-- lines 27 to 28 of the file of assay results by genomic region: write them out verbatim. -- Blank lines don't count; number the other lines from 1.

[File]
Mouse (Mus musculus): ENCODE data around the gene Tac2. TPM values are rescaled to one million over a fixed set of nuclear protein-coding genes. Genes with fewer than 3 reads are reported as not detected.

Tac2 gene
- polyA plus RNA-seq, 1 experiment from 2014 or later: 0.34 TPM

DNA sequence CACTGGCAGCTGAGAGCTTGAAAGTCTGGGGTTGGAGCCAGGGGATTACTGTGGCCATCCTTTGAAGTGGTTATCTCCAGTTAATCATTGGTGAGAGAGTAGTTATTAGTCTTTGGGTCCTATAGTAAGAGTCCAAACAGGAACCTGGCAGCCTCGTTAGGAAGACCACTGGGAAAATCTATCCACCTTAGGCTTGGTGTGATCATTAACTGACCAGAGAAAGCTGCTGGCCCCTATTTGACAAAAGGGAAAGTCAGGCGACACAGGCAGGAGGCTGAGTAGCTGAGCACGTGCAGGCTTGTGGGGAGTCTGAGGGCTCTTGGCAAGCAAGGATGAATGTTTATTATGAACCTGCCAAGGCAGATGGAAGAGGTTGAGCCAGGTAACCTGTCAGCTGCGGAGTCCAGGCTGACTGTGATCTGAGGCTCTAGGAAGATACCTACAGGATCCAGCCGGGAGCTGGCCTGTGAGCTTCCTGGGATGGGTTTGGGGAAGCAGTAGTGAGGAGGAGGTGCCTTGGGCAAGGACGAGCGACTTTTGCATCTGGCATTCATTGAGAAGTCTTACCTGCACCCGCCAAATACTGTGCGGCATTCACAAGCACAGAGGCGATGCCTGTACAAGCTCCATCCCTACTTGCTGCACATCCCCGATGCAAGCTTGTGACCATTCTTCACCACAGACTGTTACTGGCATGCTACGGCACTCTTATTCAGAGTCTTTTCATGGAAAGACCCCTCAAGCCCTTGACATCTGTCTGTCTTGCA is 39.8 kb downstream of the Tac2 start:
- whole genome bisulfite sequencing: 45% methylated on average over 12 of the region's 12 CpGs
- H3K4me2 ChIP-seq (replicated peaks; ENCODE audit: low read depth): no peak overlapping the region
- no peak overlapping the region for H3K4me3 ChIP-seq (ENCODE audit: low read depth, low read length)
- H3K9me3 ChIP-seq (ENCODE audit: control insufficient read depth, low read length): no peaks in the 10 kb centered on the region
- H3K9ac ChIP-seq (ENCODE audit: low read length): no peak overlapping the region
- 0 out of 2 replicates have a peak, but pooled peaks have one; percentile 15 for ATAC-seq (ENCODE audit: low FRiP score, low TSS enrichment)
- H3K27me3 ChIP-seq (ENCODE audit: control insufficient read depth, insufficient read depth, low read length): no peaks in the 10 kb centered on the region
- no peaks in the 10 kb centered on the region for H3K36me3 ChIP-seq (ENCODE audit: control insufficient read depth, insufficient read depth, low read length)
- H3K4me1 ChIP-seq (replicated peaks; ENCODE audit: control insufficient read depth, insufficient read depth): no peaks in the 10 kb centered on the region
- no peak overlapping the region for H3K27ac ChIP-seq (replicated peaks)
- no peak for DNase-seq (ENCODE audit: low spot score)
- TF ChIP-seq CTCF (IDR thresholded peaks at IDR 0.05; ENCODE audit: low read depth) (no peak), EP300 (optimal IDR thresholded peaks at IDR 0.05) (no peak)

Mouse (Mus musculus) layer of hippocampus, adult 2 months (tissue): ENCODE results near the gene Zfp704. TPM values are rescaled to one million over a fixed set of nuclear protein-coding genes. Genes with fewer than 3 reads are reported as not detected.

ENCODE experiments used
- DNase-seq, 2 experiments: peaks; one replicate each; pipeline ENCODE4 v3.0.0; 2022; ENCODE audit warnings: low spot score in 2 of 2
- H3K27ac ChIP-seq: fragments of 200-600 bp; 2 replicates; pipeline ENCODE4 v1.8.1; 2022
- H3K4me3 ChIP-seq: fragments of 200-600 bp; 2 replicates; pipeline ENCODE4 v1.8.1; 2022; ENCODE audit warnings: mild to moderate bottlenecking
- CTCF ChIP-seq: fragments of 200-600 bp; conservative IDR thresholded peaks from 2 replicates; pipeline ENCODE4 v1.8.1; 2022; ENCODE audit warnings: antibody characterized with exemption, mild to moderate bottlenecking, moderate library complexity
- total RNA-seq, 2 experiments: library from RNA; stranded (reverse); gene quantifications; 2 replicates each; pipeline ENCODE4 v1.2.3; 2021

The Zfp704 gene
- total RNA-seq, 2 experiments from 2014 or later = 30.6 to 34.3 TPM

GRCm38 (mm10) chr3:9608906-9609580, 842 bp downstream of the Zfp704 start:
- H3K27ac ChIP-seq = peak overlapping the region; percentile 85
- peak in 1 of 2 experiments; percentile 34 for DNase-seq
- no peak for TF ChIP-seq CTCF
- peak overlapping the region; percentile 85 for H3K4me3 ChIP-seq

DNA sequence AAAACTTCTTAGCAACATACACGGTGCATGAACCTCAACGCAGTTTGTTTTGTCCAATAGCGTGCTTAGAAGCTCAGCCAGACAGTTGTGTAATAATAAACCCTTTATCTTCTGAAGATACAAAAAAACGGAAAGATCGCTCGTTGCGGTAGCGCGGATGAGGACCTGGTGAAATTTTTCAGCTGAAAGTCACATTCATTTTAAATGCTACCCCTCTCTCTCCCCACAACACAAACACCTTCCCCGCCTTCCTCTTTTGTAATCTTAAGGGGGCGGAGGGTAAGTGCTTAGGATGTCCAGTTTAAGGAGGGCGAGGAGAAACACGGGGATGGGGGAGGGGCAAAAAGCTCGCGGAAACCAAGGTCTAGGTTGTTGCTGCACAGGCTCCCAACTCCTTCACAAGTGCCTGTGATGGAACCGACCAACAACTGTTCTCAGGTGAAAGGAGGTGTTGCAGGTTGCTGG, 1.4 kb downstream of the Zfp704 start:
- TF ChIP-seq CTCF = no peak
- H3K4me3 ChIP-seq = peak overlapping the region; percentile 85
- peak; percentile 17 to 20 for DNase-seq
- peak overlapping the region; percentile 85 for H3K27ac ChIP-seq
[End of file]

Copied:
- H3K27ac ChIP-seq = peak overlapping the region; percentile 85
- peak in 1 of 2 experiments; percentile 34 for DNase-seq